Cogesa Expats

Tourism as a force 

Spain has certain advantages in outperforming the rest of the major economies in the short term. On this, Professor of Economics Juan Ramon Rallo says: “I think Spain has a strength that was its weakness in previous years: tourism. In a sense, tourism is not correlated with the evolution of the economy, but if we are in a modest recession tourism will not have to suffer significantly, which will boost the Spanish economy, while other countries with a more industrial and industrial base will suffer much more, especially if there is an energy crisis it.” 

Good labour market performance 

The Banco España report emphasises that the economy is supported by “the good performance of the labour market and by the fiscal stimulus that has started in recent months”. This will support domestic demand. Anti-inflation measures have also helped to absorb the loss of purchasing power. 

Gas ceiling and fuel subsidy 

The gas ceiling has contributed to a reduction in electricity prices and direct support for fuels has brought some relief. The agency also points to the measures to reduce the costs of public transport and the limits on the rent increase. 

In its autumn forecasts, the European Commission already pointed to the relative strength of Spain compared to the major economies of the eurozone. By 2023, the EC expected GDP to increase by 1%, compared to 0.3% for Italy, 0.4% for France and a contraction of -0.6% for Germany.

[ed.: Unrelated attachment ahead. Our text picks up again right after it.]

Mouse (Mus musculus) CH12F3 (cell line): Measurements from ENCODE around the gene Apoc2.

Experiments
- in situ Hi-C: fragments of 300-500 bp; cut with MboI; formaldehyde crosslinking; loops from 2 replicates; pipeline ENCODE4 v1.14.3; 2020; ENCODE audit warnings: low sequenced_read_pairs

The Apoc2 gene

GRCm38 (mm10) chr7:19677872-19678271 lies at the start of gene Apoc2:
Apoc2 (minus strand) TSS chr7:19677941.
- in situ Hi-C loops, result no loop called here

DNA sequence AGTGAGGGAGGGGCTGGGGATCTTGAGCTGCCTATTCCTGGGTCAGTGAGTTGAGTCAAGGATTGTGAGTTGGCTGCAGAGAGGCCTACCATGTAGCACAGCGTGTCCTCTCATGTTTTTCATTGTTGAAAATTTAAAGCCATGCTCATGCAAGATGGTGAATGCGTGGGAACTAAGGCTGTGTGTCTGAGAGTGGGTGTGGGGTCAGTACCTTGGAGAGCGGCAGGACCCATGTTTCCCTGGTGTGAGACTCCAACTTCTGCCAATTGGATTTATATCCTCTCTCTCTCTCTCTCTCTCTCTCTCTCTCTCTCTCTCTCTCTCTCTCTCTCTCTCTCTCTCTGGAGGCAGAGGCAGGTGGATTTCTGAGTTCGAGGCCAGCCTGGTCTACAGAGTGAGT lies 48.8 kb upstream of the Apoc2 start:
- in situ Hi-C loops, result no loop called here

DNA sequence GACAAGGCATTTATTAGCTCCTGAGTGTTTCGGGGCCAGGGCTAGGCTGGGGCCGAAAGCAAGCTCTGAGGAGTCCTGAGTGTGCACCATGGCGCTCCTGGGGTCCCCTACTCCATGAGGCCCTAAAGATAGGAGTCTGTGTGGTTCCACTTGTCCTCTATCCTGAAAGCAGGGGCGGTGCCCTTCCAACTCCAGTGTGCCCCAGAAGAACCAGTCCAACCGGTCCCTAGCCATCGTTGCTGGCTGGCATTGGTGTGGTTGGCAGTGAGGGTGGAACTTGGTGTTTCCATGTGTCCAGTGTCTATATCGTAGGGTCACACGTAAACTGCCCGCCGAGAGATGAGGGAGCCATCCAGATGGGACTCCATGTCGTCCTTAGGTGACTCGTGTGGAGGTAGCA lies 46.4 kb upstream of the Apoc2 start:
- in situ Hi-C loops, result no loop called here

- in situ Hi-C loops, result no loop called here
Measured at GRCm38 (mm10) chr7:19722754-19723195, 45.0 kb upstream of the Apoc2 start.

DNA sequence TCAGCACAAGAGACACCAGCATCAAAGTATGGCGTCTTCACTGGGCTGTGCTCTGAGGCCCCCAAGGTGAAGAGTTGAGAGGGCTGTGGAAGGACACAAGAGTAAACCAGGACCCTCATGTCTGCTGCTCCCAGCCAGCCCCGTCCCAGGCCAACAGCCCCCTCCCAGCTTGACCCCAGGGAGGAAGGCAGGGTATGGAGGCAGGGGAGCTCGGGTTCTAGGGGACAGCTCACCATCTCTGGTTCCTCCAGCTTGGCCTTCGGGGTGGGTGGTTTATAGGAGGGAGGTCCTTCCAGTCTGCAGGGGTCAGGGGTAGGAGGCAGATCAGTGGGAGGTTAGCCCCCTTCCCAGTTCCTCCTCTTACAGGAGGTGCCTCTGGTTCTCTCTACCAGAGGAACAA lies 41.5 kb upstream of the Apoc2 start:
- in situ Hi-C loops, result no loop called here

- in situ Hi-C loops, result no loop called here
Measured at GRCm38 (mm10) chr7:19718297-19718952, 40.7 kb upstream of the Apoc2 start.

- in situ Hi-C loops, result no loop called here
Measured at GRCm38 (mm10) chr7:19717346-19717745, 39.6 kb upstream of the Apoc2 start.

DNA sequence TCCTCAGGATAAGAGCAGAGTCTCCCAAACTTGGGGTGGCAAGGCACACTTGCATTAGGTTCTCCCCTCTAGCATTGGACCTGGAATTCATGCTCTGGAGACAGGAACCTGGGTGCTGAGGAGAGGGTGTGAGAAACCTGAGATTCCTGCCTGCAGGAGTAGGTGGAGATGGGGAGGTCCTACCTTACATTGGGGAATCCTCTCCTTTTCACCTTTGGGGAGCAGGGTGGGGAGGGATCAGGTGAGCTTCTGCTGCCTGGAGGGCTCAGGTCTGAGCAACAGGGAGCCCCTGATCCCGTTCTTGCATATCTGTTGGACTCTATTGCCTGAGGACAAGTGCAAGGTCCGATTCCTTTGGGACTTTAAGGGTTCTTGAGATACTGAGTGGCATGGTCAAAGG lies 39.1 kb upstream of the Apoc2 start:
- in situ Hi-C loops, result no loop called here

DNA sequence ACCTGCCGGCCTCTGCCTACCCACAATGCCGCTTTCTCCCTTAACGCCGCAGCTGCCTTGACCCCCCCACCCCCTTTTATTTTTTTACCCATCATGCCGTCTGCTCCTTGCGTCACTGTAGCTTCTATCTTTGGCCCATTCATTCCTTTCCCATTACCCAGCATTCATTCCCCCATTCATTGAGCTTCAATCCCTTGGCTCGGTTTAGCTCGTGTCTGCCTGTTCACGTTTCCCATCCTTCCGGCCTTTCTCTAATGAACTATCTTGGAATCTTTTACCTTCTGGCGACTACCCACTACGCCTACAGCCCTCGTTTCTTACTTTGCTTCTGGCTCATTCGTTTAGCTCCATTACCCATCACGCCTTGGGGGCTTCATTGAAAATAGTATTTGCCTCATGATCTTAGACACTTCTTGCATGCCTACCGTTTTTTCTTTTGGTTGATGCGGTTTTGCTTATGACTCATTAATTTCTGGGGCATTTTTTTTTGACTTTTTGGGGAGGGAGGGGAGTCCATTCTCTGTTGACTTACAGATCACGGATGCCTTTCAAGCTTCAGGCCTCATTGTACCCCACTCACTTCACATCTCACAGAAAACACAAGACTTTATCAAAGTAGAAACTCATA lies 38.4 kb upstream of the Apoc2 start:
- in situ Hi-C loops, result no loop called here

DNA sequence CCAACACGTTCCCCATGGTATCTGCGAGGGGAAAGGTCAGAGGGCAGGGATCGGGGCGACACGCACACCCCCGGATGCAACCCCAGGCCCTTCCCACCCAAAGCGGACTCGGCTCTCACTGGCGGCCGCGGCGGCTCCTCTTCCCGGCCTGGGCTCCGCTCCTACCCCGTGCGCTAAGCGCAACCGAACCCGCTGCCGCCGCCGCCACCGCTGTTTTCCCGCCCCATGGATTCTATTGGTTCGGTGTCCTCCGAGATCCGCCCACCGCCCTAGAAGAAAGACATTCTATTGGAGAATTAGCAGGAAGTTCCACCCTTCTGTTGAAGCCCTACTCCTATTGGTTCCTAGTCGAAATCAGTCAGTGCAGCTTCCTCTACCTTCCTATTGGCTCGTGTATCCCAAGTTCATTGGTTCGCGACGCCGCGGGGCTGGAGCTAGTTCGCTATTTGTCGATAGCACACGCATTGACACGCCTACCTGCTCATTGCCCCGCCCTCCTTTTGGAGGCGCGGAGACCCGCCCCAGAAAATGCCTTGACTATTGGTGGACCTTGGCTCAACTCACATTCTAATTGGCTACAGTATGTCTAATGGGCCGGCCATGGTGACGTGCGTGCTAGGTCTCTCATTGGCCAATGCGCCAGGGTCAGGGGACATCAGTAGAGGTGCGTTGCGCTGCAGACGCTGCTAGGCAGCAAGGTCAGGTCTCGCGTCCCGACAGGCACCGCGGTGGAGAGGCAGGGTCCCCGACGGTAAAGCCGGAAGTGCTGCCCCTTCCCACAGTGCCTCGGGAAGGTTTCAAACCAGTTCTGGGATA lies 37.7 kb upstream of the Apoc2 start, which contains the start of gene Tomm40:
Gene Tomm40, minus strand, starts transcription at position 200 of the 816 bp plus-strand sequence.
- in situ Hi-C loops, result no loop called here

The partial decline in high energy prices 

The EC also emphasised that “high energy prices are expected to partially ease from mid-2023, allowing a gradual recovery in activity thanks to the moderate reactivation of private consumption and greater tourism normalisation. 

Moreover, the implementation of the reforms and investments under the Recovery and Resilience Plan is expected to lead to more dynamics in aggregate demand. 

Two downsides 

The Bank of Spain sees two downsides to the impulse it expects for the economy. First, the weakness in consumption, which underpins the modest increase in GDP forecast for the fourth quarter. Second, the excess savings recorded during the pandemic are not turning into spending. On the other hand, foreign trade with net exports would have compensated for the slowdown in domestic demand. 

From temporary to permanent contracts 

The Bank of Spain has calculated that the conversion of fixed-term contracts into open-ended contracts could have contributed to keeping overall expenditures stable in recent months, due to the greater propensity to consume. Historically, converting from a temporary contract to a permanent contract has led to a spending increase of (approximately) 20% in the next two quarters. 

Is inflation going down? 

From the second quarter of next year, economic growth should gradually regain momentum, partly as real incomes improve as a result of the gradual easing of inflationary pressures, the recovery of foreign markets and the investment projects associated with the Next Generation EU program will be deployed”, emphasises the report of the Spanish Bank. Inflation in Spain will decrease from 8.4% in 2022 to 4.9% in 2023, 3.6% in 2024 and 1.8% in 2025. 

The Bank of Spain points to two factors. Firstly, the lower electricity prices compared to other countries, have been achieved through the electricity exemption from the gas ceiling. And secondly also due to the limitation of the gas price itself in the energy costs borne by the industry. 

Also read: Inflation curve reversed in Spain